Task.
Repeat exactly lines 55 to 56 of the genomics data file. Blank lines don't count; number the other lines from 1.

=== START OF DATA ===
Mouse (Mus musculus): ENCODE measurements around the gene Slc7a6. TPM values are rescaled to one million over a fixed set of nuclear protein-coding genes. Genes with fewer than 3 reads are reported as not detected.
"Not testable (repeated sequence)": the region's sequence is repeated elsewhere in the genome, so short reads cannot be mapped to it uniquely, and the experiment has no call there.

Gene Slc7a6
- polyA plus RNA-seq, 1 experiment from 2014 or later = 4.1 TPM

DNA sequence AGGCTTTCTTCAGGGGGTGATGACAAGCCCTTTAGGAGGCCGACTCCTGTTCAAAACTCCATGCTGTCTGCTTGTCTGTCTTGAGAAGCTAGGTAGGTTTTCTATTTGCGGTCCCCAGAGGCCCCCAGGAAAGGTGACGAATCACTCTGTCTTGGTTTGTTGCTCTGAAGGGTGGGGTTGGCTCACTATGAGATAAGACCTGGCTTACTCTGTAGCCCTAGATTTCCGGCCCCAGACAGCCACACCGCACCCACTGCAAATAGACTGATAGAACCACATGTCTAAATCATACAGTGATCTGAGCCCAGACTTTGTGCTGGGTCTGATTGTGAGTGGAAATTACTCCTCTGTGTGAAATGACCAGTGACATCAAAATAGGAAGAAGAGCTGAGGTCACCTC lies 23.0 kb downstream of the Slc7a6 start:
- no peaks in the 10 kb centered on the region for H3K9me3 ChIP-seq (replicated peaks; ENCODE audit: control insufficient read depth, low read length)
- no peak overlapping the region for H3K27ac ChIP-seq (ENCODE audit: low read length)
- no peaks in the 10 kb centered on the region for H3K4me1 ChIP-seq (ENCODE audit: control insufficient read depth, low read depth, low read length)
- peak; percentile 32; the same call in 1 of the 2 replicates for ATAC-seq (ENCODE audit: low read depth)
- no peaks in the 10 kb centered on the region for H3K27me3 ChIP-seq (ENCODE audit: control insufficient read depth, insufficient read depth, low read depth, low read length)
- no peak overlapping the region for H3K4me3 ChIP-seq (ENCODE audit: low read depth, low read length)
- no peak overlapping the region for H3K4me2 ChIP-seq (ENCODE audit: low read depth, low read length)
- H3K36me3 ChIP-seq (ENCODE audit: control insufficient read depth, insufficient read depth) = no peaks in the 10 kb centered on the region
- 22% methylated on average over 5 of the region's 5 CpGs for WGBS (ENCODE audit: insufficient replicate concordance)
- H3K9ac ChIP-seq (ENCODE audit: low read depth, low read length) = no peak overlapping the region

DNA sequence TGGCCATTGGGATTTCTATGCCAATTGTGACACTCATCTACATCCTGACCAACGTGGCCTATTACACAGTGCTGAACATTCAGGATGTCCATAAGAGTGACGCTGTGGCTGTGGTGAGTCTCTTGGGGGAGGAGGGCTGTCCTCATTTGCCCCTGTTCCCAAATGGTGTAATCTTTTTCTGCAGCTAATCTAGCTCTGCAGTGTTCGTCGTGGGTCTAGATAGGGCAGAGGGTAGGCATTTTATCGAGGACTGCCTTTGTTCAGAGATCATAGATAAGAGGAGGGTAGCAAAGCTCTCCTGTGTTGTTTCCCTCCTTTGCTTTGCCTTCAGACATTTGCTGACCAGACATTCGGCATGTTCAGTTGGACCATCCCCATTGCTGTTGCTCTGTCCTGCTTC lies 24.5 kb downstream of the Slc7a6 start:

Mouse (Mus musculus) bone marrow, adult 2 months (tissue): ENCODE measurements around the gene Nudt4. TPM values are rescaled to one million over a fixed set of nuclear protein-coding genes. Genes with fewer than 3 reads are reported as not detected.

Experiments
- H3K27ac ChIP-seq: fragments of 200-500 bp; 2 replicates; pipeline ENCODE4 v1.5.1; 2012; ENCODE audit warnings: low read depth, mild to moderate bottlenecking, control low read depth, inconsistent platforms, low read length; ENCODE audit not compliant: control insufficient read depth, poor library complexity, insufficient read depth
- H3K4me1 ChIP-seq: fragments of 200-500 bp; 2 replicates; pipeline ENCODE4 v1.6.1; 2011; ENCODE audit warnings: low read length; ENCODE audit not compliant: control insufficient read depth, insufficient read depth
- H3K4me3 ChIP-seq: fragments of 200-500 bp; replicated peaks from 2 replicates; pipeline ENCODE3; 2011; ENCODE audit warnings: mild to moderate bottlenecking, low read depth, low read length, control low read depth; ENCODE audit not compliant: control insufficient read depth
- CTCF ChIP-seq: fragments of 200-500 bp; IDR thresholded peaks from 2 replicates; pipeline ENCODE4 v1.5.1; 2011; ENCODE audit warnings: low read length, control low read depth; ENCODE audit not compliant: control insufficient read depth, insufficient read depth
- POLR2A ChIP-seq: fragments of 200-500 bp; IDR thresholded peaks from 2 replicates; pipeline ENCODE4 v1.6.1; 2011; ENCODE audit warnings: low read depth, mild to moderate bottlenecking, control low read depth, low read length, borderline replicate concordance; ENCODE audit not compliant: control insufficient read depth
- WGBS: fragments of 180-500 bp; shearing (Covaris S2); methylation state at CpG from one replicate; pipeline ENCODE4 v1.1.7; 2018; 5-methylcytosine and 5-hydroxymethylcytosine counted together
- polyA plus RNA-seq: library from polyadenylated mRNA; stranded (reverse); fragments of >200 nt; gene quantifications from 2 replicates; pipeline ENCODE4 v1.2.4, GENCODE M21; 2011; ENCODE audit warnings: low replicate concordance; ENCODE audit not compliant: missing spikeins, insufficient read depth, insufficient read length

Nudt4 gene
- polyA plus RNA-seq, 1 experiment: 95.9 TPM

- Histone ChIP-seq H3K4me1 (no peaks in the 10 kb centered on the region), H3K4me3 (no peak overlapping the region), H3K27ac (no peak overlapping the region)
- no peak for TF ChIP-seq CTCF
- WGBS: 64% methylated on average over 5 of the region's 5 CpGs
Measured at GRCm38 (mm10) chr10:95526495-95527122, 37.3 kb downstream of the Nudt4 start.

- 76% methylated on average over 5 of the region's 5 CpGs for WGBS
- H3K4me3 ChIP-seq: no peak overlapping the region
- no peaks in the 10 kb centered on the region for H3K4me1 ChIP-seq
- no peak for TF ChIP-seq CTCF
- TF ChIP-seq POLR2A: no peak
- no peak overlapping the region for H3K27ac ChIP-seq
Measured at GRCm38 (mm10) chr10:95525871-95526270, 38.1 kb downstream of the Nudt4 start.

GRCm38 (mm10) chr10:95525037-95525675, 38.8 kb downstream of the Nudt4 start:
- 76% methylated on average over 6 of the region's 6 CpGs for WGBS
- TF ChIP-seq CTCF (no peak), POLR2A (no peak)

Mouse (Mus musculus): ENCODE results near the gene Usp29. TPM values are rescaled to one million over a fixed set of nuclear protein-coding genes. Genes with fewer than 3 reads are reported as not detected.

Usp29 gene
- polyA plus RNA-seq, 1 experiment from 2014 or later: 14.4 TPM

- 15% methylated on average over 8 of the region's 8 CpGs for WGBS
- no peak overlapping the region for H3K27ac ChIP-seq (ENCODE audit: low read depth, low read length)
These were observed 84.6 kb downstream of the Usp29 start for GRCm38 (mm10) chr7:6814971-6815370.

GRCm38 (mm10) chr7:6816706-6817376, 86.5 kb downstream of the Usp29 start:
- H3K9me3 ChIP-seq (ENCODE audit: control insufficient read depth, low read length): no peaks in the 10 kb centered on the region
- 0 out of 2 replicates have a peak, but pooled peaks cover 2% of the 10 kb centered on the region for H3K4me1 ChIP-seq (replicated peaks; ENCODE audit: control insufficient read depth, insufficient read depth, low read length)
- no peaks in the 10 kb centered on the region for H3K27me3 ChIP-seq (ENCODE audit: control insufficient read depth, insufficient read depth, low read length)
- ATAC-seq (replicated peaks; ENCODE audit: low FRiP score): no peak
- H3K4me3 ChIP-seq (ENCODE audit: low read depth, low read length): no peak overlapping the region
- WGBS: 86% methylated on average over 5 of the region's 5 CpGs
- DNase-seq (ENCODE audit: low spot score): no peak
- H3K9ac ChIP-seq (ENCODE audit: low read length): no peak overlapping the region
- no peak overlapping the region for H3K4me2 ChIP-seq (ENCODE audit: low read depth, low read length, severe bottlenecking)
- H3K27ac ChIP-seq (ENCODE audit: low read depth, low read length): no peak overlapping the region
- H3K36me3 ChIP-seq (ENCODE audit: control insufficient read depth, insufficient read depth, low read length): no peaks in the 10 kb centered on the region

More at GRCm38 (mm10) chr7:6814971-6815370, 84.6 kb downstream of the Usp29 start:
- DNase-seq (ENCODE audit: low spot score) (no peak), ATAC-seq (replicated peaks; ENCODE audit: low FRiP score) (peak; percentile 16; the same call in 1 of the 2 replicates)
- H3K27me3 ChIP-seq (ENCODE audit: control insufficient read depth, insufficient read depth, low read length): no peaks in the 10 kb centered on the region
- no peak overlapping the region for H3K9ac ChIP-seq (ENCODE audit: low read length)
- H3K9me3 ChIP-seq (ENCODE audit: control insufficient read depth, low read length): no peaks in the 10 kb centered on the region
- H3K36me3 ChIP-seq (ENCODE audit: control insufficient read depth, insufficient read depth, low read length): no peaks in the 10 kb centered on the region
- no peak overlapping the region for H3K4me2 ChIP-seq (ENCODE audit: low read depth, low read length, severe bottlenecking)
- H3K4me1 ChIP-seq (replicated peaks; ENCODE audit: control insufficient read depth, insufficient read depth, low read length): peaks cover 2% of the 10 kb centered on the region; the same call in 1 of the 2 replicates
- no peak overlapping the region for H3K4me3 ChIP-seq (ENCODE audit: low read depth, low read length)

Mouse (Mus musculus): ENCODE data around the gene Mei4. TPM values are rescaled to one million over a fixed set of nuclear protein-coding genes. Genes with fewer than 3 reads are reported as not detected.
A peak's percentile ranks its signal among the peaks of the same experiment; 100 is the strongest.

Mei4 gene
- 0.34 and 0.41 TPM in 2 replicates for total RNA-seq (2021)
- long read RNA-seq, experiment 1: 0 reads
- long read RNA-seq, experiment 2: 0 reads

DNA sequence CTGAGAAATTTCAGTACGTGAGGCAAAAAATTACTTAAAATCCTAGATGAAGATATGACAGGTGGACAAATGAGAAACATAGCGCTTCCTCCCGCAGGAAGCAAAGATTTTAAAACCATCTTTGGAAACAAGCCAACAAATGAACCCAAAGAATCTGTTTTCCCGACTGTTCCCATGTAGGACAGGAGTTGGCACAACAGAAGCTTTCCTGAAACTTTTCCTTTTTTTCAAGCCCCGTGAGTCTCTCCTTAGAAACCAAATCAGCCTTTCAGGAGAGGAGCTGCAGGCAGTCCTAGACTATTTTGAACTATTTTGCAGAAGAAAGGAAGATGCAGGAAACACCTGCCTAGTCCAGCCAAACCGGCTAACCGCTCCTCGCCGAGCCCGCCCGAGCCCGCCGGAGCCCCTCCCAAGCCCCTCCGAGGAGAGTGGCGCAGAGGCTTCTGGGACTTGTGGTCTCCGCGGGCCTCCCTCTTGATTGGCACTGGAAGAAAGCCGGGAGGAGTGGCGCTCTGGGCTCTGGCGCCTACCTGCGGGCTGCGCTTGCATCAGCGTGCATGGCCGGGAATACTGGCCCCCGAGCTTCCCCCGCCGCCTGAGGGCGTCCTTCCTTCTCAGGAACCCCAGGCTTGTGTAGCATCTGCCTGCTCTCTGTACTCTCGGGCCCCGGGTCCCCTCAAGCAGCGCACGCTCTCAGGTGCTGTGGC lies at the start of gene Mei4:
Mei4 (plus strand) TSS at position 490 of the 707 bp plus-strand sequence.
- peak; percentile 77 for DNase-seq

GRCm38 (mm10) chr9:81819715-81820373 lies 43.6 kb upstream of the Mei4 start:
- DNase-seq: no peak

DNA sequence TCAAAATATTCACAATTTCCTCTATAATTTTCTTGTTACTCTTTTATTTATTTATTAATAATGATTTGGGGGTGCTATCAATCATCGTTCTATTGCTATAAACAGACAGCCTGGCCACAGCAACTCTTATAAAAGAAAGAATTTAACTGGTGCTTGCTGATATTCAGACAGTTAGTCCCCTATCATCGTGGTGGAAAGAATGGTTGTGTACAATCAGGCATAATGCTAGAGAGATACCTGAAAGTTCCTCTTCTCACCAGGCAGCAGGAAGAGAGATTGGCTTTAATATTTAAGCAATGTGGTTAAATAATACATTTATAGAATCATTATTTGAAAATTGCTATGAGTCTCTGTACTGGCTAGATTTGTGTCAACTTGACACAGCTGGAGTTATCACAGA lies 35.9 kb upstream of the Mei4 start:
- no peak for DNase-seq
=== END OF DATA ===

- DNase-seq (ENCODE audit: low spot score): no peak
- H3K9ac ChIP-seq (ENCODE audit: low read length): no peak overlapping the region